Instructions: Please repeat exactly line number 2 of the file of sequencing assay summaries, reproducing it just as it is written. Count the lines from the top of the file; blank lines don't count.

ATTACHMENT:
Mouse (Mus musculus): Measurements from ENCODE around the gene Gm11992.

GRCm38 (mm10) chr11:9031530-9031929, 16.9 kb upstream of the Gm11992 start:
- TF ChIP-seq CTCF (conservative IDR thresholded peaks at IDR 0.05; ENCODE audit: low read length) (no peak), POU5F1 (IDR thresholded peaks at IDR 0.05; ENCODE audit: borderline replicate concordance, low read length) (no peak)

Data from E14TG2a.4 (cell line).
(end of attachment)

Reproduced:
GRCm38 (mm10) chr11:9031530-9031929, 16.9 kb upstream of the Gm11992 start: